As a ruby developer I do not want to be type checking all through my system. To deal with unsafe input I will create an object that is responsible for coercing and validating input for a given interactor. The interactor will just check that it is given one of these objects. I have written about these objects calling them form objects. This is because the often validate form input but they are not limited to forms. In this iteration I will be calling these form objects request objects this is the terminology used by uncle bob in clean architecture

This interface will eventually be used by the delivery mechanism, likely but not definetly the web. To show that the interface is reusable we will also write a simple ruby implementation, which makes using the application from within an irb session easier.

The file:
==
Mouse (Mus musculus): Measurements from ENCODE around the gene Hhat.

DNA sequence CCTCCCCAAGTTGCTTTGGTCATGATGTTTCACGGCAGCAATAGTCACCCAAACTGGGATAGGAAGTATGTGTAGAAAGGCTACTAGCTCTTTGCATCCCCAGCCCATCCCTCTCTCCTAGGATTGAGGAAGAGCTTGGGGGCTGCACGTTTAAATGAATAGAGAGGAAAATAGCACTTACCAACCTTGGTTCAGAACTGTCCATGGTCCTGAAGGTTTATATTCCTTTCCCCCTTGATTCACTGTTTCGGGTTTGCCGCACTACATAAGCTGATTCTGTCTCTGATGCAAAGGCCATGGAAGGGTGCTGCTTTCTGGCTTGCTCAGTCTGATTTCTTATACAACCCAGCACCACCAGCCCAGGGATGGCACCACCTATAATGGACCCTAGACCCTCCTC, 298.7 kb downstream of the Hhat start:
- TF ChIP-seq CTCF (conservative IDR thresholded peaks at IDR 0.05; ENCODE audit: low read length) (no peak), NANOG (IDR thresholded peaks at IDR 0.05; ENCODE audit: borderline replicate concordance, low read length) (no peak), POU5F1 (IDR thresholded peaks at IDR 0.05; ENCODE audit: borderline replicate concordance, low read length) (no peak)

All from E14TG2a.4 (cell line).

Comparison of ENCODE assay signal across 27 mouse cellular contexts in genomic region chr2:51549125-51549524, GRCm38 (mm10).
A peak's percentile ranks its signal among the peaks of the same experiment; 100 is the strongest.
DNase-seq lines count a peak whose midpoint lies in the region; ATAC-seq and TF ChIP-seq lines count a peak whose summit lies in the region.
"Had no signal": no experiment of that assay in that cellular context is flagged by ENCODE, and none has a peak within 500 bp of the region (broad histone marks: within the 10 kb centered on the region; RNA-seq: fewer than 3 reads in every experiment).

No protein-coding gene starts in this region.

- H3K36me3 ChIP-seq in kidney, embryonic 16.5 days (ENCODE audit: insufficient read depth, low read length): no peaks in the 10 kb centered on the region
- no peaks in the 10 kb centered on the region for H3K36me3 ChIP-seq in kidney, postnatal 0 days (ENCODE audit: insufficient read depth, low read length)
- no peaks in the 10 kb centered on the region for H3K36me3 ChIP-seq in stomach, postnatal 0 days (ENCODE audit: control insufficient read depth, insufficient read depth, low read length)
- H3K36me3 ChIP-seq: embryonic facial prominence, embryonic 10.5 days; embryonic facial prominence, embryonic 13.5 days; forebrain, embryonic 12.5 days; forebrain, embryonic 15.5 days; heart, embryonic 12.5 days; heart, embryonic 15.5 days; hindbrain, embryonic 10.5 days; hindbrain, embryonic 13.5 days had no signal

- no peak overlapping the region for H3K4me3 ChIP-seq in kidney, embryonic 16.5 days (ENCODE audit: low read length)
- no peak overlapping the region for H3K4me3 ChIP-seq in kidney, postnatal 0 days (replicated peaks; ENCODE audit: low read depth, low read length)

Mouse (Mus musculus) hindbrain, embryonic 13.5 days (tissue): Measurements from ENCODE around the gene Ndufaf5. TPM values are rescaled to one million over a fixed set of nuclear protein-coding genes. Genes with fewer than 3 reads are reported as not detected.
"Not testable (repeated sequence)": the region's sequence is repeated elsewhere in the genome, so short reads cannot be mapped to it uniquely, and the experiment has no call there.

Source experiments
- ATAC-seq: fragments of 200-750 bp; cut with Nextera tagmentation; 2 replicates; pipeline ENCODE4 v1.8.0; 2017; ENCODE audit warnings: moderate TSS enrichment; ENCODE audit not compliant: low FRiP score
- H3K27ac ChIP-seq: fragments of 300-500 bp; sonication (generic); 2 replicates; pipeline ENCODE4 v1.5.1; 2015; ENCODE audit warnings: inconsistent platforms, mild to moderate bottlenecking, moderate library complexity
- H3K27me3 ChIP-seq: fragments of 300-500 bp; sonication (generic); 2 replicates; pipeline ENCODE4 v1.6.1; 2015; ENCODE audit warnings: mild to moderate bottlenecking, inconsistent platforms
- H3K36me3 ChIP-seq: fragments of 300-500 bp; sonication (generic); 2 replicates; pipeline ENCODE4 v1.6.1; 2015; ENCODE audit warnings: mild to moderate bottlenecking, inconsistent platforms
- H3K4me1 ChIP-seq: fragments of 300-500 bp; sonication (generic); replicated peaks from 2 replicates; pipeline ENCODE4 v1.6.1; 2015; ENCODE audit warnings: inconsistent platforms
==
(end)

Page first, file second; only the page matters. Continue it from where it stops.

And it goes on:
Steps
  1. Create todo list interface Any request object to this interactor must have a name method that returns an instance of TodoListName

  2. Test the interactor accepts only request with the interface. At this point we introduce the REPL(irb) as a delivery mechanism. With request objects growing in complexity it gets more cumbersome to generate them in irb. For this reason I create request implementations designed for use in the repl. They also make setup for tests much easier

request = OpenStruct.new(:name => TodoListName.new("My list"))
# has been replaced with
request = REPL::CreateTodoListRequest.new "My list"
class CreateTodoList
  def initialize(request)
    RequestInterface.required_on! request
  end
  # rest
end
  1. Implement the get todo list interface Also create a REPL implementation, and test that interactor accepts only interface

This change is also necessary as we have updated the CreateTodoList interactor to only accept the correct interface